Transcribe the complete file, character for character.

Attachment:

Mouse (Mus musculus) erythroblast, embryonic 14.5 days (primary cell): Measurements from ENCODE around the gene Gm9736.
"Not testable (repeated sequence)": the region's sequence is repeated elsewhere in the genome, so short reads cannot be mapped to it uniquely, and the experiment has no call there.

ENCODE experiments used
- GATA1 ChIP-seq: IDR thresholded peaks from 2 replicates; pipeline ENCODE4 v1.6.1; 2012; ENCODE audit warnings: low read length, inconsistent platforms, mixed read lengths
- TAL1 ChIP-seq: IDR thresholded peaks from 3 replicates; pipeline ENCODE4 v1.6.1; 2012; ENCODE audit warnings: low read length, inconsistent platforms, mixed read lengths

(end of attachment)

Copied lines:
Mouse (Mus musculus) erythroblast, embryonic 14.5 days (primary cell): Measurements from ENCODE around the gene Gm9736.
"Not testable (repeated sequence)": the region's sequence is repeated elsewhere in the genome, so short reads cannot be mapped to it uniquely, and the experiment has no call there.

ENCODE experiments used
- GATA1 ChIP-seq: IDR thresholded peaks from 2 replicates; pipeline ENCODE4 v1.6.1; 2012; ENCODE audit warnings: low read length, inconsistent platforms, mixed read lengths
- TAL1 ChIP-seq: IDR thresholded peaks from 3 replicates; pipeline ENCODE4 v1.6.1; 2012; ENCODE audit warnings: low read length, inconsistent platforms, mixed read lengths